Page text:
The vision to automate: automated classrooms The vision to automate is the perception that computer and information technology is a means of replacing expensive, unreliable human labor with information technology. In organizations characterized by the vision to automate, the role of IT is to provide operational savings and improve quality by performing structured, routine, operational tasks reliably and efficiently. Because teaching and learning are at best semi-structured activities, neither is conducive to automation. Yet certain aspects of instruction, particularly the delivery of information characteristics of the objectivist model of learning, are prone to automation. Information technologies whose purpose is to provide tools for manipulating and presenting instructional material in a classroom are referred to in this paper as classroom automation technology. These include: (1) instructor consoles equipped with presentation software and display controls, (2) instructor consoles and stand-alone student computers, (3) computer-assisted instruction (drill and practice programs), and (4) distance learning. Instructor Console The instructor console refers to a computer equipped with end-user software and used by an instructor in a classroom.
The technology may be a permanent fixture of the classroom or may be brought in on a cart. The primary goals are the facilitation of presentations–freeing the instructor from the tedium of writing on a chalkboard and making the presentation more vivid and memorable for students. A study at Northwestern University (Janda, 1999) examines the impact of the instructor console in large (over 200 students) government classes on student attitudes toward showing short video clips on events in American politics, projecting topic outlines of lecture notes on a screen during class, and providing students the ability to print the instructor’s lecture outlines. The most well-liked method was video clips, but these were also judged the least helpful to learning. The ability to print the instructor’s lecture notes were the second most well-liked aspect of the technology. The less-liked topic outlines projected from a computer were deemed most helpful to learning. Similarly, a study conducted by the Air Force Academy found no significant difference in performance, although it found significant improvements in student attitudes about the instructor and the course when students were taught in classrooms equipped with instructor workstations and videodisks versus when taught in a traditional classroom (Gist, 1998).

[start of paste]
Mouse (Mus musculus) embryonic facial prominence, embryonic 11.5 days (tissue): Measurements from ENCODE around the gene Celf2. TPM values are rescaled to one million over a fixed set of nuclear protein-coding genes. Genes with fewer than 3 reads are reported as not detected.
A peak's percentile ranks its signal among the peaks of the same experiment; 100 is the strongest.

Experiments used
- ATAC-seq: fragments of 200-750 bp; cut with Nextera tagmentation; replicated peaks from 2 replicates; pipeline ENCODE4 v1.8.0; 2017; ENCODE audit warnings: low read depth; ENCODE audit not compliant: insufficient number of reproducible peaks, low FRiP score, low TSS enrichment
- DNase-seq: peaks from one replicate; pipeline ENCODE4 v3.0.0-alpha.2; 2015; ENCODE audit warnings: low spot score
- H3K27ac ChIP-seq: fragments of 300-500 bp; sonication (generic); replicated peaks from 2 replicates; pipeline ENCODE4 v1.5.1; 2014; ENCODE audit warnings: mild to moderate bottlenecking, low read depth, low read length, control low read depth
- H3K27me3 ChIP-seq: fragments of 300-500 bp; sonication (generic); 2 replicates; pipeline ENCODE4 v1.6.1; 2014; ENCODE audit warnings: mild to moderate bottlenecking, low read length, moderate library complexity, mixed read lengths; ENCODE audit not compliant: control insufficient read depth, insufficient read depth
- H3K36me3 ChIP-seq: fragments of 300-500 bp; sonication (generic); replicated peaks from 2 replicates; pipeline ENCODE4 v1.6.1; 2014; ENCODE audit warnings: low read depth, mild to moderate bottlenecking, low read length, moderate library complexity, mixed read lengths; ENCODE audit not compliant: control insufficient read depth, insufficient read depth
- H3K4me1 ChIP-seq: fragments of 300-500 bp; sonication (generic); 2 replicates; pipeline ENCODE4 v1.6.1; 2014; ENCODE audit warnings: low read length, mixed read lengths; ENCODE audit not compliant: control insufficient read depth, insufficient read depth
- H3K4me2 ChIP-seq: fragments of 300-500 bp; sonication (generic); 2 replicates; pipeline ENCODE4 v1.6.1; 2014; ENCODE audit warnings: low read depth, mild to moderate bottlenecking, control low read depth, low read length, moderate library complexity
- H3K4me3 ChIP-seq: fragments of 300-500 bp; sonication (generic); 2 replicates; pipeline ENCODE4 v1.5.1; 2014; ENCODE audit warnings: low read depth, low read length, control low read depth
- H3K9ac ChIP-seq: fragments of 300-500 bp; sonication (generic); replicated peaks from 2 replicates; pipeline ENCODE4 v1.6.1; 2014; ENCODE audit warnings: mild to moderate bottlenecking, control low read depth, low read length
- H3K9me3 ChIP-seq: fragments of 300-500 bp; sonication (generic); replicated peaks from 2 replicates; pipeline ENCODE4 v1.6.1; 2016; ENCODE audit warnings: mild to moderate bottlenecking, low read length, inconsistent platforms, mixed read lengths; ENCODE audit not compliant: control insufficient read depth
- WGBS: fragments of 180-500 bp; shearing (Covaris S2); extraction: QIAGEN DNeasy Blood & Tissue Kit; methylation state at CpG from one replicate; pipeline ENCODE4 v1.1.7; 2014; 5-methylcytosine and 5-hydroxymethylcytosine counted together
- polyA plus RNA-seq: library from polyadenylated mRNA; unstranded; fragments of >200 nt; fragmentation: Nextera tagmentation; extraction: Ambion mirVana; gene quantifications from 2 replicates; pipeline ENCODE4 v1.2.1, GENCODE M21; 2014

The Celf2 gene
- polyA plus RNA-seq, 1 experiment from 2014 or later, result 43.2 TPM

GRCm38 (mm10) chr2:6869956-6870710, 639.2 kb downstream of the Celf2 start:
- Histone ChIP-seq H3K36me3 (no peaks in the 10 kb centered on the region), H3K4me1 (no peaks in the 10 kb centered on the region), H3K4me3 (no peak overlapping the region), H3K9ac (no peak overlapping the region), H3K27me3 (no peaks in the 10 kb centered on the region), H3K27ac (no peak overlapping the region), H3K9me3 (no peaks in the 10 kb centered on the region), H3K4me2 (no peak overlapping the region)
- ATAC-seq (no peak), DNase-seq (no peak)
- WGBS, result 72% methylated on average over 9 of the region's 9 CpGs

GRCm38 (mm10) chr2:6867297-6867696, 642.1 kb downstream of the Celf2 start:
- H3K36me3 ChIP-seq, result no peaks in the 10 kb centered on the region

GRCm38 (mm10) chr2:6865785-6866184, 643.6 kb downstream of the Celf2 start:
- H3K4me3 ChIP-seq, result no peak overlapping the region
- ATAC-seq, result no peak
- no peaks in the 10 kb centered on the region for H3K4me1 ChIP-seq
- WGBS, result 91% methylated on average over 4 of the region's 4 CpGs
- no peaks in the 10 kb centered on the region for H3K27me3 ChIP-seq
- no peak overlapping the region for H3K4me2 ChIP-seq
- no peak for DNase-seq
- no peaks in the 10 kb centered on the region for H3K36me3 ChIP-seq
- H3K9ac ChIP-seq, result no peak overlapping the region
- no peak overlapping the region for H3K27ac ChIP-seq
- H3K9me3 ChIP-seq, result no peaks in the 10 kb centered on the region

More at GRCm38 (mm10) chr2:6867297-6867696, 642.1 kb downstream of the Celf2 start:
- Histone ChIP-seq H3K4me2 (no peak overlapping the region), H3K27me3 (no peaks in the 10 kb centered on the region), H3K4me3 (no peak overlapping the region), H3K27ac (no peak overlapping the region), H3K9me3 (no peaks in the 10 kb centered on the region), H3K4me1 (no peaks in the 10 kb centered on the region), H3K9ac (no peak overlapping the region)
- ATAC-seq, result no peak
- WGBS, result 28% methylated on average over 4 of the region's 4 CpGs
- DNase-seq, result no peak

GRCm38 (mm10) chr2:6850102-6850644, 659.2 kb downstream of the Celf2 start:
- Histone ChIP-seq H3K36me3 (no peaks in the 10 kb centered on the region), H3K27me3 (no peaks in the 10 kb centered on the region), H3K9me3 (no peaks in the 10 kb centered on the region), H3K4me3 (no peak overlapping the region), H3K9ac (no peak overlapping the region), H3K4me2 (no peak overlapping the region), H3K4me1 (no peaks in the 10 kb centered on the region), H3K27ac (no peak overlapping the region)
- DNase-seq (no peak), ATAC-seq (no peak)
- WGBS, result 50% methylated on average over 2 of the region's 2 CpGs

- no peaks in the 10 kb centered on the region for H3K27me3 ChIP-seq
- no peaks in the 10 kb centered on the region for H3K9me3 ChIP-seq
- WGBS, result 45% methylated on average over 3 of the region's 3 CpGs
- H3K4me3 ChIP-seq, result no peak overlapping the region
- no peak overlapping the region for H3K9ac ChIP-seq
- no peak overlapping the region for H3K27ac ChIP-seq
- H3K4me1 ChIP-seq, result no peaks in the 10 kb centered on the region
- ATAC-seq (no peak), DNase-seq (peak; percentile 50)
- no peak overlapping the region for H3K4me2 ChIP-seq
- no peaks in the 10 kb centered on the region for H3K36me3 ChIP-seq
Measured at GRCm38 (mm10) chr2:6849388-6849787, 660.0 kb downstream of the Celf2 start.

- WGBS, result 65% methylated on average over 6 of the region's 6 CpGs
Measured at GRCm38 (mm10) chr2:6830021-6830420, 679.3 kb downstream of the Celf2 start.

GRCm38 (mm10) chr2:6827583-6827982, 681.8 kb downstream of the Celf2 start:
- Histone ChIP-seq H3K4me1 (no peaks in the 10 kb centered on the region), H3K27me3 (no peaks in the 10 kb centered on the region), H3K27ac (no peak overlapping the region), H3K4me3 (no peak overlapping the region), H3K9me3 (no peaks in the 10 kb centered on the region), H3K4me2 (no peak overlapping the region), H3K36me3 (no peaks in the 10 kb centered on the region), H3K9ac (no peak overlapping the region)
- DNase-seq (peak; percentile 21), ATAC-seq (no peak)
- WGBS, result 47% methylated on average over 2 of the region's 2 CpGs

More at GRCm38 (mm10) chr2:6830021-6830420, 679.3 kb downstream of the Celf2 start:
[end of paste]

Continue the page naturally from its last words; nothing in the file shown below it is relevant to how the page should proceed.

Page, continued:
Information Technology Computers became an inseparable and important part of our everyday life. We use advantages of computer technologies in every sphere of our life. It is hard to believe that not so long ago such device as notebook was merely a science fiction fantasy. It is more important for us to use computer devices properly. We also need to learn what method of output and input would be ...
A newness effect – a fascination with the technology – might also explain the results. This is similar to results found with transparencies in the early 1970s (Neter and Chervany, 1973).
As a consequence, although the automated classrooms may hold little advantage over traditional classrooms in terms of actual student learning, they may influence student attitudes toward the quality of the instructor and toward the organization of the course. The use of an instructor console is based on several pedagogical assumptions. One is that teaching is about presenting material; technology can improve both the process and product of presentation. The improvement occurs through the use of color and graphics.
Prior research has found that graphics can create interest and appeal to the users, can increase the comprehension of the information, and can help the information be more easily remembered (DeSanctis, 1984).
Color has been shown to increase attention but not necessarily comprehension of information (DeSanctis, 1984).
Similarly, borrowing from graphics research in the organizational context, the mode of presentation of classroom information may affect student comprehension, student recall, and student performance as well as student attitude (Benbasat and Dexter, 1985).
Instructor Console and Stand-Alone Student Computers A slightly more advanced automated classroom would include stand-alone computers on students’ desks to provide them with access to the same soft.